- Challenge yourself…: If there’s something significant that you want to change in your life, it’s likely to be a challenge, isn’t it? Otherwise you’d have changed it already. Also, picking a goal that is too easy can apparently mean you’ll be bored and unmotivated.
- …but not too much! However, picking a goal that is too hard can have the opposite effect. We need to be like Goldilocks, and find the bed (read ‘goal’!) that’s not too hard, not too soft, but just right! It’s difficult to change our behaviour and way of thinking, and if you need to push yourself outside of your comfort zone then allow yourself the time to do this.
- Baby steps: Small, short-term goals are best to stop us feeling discouraged. Break down a bigger goal into multiple small goals. The idea is to create as many small ‘wins’ along the way as possible, to build momentum and boost motivation.
- Start out lazy: Steve Chandler, in his book ‘100 ways to motivate yourself’, includes this tip which he calls ‘light your lazy dynamite’, and I think it’s particularly good if you’re already feeling de-motivated or depressed. Break your task down, and allow yourself some slow motion to begin. Accept you’re going to do the job in a slow, lazy way. Thinking of starting slowly is an easy thought, and the important thing is to take some action, no matter how fast you do it. When you flow slowly into a task, speed will often come without you forcing it.
- Build a track record: This is another tip from Steve Chandler. Get a notebook, set small goals each day, and finish them. Write down what you have finished each day. The more you write down, the more confident you become that you can finish tasks. The idea is that you are building a track record that proves you can motivate yourself to do whatever you want.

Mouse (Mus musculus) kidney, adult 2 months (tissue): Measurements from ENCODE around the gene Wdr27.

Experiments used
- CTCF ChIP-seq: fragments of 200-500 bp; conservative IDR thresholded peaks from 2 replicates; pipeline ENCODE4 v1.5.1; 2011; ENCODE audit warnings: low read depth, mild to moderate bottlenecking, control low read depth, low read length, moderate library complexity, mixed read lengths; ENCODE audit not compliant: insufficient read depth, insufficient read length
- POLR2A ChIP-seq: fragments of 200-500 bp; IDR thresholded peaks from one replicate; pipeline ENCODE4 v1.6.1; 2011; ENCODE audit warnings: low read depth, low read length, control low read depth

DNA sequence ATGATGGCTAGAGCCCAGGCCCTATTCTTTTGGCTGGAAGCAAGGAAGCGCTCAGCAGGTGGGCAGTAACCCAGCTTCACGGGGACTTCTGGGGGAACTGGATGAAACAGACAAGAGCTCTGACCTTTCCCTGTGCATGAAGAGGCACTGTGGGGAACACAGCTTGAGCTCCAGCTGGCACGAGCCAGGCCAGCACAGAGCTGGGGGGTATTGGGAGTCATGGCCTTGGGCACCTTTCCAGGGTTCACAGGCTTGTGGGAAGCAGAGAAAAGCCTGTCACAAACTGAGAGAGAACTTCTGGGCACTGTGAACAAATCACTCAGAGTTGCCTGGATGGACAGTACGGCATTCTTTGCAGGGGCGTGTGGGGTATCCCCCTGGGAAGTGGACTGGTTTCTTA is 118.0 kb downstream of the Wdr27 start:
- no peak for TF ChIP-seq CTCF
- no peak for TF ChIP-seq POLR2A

- Adjust your goal rather than give up entirely: There is always a chance that you won’t achieve what you intended, and this is sometimes due to circumstances outside of your control. If you fail, use it as an opportunity to re-assess your goal. Is it realistic? Did you set too short a deadline? Did you have the right people around to help you? Did you go about it in the right way? Be prepared to be flexible! Look back at point # 1 above, and think about what you are trying to achieve, perhaps there is another, better way of you achieving this?
- Celebrate: As you achieve a task, congratulate yourself on getting a step closer to your destination. Reward yourself, stop thinking and enjoy the moment!
I was questioning whether setting monthly goals was too much, but I think monthly goals are just fine. I need to look at whether they are too ambitious though! I know I have a huge task ahead of me if I’m to be able to retire at 55, and my sense of urgency is probably pushing me to make some unrealistic goals. I also have a tendency to want everything done yesterday, and often under-estimate how long things take.
I think I should remember that our goals should make us happier, not miserable!
I’d love to hear what you’re working towards, and any tricks you’ve discovered that keep you motivated along the way.